So where does that leave us? I think a leap forward was made, and the initial prototype developed. Prototypes are always phenomenally expensive, and usually flawed. But they do help iron out the kinks and then subsequent production is cheap. So I say that Ra.2 should be made. Now that the visuals ate taken care of, time to take care of the story and produce something that will have wider appeal and more coherence. A lesson can be learnt from the Harry Potter franchise. The first book was extremely childish, and aimed to draw in all those 8 year olds who were learning to read with Harry. Then the subsequent films grew darker and bolder in content, but the 8 year olds came along, this was their series. If the final scene is anything to go by, the stage is set for Ra.2 to have a completely different twist. If the good one incorporates within him the essence of the evil one, what do we get? A darker and more twisted tale ensues.

I am a SciFi fan and found much to like in Drona, and lot more to like in Ra.1. Yes it was childish, and not many appreciated that, but what are superheroes if not the product of our childish fantasies? A superhero who obeys every command of the child he was created to protect was the premise of Ra.1. It was endearing, childish, and fun. Waiting for the reboot.

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5 Responses

  1. “Avatar was the most visually stunning film in recent memory. Can anyone say the same about the story?” More confirmation that I did the right thing by avoiding Ra.One – Avatar was AWFUL, beyond my limited ability to describe. I would have gone insane through that hideous turd if I hadn’t been able to tweet and Facebook about it throughout it’s six-month runtime. So thank you for making this parallel and reassuring me that I was right to avoid putting myself through that again with Ra.One, drop-dead gorgeous Bebo notwitshtanding.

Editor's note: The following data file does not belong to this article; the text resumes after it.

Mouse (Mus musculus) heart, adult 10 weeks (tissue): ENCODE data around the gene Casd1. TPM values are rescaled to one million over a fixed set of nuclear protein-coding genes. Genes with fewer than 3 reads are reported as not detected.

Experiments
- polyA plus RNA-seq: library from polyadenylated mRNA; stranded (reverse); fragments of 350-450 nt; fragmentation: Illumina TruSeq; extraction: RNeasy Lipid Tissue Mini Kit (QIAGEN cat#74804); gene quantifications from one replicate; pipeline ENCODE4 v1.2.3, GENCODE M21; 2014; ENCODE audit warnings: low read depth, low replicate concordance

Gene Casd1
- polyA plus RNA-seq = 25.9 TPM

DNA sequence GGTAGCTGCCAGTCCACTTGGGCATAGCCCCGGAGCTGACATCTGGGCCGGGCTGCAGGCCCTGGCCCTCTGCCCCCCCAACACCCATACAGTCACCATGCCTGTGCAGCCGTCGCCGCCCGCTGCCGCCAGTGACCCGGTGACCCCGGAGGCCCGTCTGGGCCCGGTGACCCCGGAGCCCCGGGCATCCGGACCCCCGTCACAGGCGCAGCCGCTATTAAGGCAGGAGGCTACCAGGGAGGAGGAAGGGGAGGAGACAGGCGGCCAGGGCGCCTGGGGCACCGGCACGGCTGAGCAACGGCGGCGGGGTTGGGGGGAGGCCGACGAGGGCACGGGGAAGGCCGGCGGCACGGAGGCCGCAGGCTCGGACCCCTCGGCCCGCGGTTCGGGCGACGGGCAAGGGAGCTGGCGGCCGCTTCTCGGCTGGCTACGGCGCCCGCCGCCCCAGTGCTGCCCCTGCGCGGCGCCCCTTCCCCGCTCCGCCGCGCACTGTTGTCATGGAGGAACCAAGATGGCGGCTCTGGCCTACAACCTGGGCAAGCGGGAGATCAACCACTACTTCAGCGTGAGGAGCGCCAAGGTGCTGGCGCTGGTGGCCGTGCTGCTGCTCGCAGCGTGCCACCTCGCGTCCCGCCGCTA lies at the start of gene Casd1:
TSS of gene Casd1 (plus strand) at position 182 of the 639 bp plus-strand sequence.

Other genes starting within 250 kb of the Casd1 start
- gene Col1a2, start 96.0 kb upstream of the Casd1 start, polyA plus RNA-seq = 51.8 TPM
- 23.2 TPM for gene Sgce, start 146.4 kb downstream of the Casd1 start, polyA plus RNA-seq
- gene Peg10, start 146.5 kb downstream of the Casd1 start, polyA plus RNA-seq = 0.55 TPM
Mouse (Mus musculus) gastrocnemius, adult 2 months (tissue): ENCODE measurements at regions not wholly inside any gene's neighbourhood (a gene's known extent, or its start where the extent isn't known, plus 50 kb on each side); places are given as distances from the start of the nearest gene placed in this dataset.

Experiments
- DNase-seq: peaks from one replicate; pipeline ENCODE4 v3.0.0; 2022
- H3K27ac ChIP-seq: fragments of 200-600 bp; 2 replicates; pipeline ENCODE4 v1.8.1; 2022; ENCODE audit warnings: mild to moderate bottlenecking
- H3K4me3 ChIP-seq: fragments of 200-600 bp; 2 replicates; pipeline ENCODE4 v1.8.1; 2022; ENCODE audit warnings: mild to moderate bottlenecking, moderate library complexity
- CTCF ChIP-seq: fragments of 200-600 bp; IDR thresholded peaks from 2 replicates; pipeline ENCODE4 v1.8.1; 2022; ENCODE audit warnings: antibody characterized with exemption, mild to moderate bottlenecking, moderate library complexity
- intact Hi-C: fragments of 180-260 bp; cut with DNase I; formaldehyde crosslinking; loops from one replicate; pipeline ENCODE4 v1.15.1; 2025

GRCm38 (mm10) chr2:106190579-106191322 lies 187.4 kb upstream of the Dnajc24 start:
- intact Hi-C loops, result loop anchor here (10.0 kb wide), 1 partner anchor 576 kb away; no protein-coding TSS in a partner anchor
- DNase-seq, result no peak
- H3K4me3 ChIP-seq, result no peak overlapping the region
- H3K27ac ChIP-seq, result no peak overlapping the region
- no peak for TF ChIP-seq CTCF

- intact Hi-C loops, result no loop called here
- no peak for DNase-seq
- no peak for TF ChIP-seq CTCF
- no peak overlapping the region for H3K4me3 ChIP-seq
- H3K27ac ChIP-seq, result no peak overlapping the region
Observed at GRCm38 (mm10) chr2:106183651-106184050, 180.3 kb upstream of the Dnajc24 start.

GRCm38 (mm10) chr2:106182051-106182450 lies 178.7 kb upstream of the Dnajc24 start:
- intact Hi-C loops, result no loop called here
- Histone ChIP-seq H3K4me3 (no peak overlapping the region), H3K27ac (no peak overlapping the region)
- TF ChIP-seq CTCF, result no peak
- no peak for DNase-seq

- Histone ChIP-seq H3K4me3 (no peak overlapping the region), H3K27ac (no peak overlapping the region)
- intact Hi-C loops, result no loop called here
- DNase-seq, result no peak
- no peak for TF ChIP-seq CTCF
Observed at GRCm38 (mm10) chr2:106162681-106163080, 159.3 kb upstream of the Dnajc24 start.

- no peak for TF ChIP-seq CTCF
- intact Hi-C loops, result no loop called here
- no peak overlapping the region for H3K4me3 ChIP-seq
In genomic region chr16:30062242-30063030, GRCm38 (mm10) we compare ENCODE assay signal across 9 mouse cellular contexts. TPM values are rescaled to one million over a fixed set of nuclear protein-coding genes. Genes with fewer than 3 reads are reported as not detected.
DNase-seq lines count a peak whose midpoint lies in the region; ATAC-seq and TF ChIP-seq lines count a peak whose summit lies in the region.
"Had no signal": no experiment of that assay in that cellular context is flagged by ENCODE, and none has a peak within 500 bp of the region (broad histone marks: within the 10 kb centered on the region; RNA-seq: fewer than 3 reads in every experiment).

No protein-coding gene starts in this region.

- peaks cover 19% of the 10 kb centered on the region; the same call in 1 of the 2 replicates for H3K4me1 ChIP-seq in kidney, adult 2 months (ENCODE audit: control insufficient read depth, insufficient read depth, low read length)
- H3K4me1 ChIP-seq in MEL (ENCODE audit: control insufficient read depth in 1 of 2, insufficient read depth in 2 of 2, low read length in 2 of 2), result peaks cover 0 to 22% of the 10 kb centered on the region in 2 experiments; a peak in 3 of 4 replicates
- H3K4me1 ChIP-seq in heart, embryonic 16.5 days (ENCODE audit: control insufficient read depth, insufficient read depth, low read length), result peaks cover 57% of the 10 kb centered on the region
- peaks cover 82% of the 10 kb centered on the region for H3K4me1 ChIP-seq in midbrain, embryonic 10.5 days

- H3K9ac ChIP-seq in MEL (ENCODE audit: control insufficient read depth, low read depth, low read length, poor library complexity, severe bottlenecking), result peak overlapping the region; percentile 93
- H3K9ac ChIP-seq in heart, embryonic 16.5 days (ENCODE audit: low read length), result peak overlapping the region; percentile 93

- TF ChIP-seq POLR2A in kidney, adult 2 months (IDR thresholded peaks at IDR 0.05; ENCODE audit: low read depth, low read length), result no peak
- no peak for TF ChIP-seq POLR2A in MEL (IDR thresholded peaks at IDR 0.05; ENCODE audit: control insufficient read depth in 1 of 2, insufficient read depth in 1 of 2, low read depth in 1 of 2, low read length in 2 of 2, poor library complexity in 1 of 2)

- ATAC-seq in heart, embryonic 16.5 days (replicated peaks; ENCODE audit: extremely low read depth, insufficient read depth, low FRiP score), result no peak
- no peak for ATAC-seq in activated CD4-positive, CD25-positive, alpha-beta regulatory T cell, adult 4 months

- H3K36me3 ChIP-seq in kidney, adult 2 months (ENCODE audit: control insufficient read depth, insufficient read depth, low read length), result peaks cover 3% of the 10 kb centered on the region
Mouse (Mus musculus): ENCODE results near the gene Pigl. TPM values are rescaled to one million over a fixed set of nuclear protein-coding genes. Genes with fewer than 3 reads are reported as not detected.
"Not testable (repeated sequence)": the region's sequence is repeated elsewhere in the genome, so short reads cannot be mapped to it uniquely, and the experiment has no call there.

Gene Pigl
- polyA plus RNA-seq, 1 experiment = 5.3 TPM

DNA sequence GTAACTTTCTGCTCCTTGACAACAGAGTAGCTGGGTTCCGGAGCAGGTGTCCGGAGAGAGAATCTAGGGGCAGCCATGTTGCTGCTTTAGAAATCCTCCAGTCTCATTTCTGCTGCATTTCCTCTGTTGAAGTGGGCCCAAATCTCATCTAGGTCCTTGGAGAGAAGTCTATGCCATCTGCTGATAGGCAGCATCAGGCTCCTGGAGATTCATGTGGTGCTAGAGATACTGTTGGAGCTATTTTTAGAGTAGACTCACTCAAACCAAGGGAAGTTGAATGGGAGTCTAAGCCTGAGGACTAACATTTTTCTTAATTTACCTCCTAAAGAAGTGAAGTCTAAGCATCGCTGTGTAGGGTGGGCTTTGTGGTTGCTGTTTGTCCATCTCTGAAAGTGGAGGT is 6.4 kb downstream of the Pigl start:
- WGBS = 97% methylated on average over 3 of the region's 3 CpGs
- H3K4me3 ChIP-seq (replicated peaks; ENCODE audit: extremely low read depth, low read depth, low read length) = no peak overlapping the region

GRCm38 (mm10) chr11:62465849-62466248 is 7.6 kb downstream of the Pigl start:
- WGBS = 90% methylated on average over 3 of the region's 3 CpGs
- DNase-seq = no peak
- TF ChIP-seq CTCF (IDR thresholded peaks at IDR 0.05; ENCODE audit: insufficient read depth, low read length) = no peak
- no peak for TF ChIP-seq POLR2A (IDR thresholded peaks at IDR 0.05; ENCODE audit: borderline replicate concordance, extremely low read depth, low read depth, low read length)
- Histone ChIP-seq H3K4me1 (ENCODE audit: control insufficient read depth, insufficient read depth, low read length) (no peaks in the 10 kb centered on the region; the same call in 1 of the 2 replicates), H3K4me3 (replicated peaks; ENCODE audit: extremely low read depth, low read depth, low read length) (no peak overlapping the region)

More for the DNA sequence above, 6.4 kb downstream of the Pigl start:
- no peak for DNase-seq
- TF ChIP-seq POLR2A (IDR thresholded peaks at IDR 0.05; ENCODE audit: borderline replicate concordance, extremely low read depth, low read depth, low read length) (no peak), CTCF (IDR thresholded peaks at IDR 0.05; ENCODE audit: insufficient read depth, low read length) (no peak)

• You were right to give this a miss if SciFi/Fantasy is not your genre of choice. Of all the films I listed, perhaps Drona was the most significant in terms of creating a desi superhero rooted in mythology. I wish it had been good enough and had worked for the audiences.

  2. Oh no – SF is DEFINITELY one of my genres of choice (not so much fantasy though), that is one of the reasons WHY I gave Ra.One a miss, and why I have a visceral abhorrence of Avatar. Give me Bladerunner, Serenity or B5 any day. 🙂

    • Strange! As a scientist I found Avatar’s science to be the most carefully detailed I have ever encountered in the movies. It most approached science, otherwise all science fiction is usually post-apocalyptic fantasy.

  3. You forget Shahenshah, Most successful and Hyped movie of its time, Yes arguably Shahenshah was not super hero, but he was neither common man .. so we can put this movie in this category.